Enter fragments. Because fragments have lower complexity than lead-sized (let alone drug-sized) molecules, hit rates from fragment screens tend to be higher. If a binding pocket exists in a protein, a small library of just 1000 fragments or so should produce a good range of hits. In fact, Phil Hajduk and colleagues at Abbott found several years ago that fragment screens predict the success of lead discovery campaigns. In the new paper, Edfeldt and colleagues, all at AstraZeneca, analyzed 36 internal discovery projects where both fragment screens and HTS had been conducted. They used data from the fragment screens to categorize targets into three ligandability bins:
- Low: low hit rate, best affinities > 1 mM, low diversity of hits
- Medium: intermediate hit rate, best affinities 0.1 – 1 mM, some diversity of hits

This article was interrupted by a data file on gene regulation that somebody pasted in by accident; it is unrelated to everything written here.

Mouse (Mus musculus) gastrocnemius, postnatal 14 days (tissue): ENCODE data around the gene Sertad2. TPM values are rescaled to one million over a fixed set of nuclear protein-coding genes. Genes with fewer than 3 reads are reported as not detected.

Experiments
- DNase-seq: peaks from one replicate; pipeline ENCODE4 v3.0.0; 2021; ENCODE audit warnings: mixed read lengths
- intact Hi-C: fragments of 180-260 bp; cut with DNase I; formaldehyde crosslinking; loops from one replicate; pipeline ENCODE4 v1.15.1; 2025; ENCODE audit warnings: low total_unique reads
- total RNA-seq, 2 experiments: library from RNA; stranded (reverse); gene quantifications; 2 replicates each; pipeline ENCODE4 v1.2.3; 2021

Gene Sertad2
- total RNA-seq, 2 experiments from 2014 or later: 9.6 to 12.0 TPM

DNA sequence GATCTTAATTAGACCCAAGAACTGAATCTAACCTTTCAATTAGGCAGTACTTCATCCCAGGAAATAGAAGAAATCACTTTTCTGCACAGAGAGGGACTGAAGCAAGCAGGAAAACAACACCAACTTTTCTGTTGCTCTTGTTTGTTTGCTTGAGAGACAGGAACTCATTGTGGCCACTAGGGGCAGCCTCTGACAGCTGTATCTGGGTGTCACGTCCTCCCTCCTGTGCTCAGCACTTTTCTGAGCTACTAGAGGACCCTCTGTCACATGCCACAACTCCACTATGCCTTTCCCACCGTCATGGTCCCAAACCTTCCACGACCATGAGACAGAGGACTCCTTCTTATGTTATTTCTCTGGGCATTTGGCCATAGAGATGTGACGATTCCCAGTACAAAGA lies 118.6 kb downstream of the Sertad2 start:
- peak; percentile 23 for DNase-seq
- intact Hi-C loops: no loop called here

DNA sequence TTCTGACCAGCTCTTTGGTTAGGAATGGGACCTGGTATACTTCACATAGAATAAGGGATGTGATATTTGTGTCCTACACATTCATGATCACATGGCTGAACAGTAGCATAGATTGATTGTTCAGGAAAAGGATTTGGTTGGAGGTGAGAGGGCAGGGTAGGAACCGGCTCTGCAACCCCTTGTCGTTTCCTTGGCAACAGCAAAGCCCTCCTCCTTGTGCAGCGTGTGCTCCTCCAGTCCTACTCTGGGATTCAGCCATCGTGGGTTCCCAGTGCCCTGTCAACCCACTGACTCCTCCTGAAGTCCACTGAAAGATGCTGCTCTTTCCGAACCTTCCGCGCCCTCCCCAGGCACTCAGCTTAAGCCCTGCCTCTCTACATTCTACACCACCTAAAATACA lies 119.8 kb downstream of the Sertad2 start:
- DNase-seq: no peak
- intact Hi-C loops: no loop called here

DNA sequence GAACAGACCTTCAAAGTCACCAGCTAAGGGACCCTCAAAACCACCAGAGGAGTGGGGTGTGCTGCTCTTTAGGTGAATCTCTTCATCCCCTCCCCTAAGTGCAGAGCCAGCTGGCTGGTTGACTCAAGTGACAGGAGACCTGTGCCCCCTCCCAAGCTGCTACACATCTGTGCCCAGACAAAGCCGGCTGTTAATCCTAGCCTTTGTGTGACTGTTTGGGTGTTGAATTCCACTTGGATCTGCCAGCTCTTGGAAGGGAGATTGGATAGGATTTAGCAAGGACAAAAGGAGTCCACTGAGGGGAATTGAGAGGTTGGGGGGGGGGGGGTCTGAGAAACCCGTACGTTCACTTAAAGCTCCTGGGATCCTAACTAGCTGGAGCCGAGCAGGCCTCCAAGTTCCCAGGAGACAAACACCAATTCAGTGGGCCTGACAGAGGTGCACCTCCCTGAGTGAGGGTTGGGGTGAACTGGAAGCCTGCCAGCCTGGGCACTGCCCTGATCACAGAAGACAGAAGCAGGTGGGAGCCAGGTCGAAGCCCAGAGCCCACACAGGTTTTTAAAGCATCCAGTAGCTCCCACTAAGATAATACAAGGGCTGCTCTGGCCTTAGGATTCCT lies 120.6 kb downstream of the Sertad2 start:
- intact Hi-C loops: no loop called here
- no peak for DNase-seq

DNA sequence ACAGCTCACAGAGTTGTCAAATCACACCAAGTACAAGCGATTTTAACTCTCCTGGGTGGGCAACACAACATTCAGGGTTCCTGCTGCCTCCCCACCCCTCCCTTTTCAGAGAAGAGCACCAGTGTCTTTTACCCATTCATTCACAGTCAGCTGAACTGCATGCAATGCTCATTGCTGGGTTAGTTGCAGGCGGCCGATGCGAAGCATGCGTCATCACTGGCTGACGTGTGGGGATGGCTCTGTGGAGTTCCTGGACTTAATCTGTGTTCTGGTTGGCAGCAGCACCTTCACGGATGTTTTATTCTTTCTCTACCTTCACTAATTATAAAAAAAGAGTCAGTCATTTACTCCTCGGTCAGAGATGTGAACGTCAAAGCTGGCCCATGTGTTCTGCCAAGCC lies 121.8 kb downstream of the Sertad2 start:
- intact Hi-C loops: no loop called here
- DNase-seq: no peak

- High: high hit rate, best affinities < 0.1 mM, high diversity of hits
AstraZeneca is now using fragment-based ligandability screening to help assess which targets to pursue: those with low ligandability are only pursued when the biology is truly compelling. On the flip side, targets that have failed conventional HTS but have high ligandability are reexamined using alternative hit discovery techniques, such as fragment-based methods. This seems like an appealing approach: fragments not only help drug hunters avoid throwing out the baby with the bathwater, but also to avoid drowning in dirty bathwater. I wonder how many other companies are using similar strategies.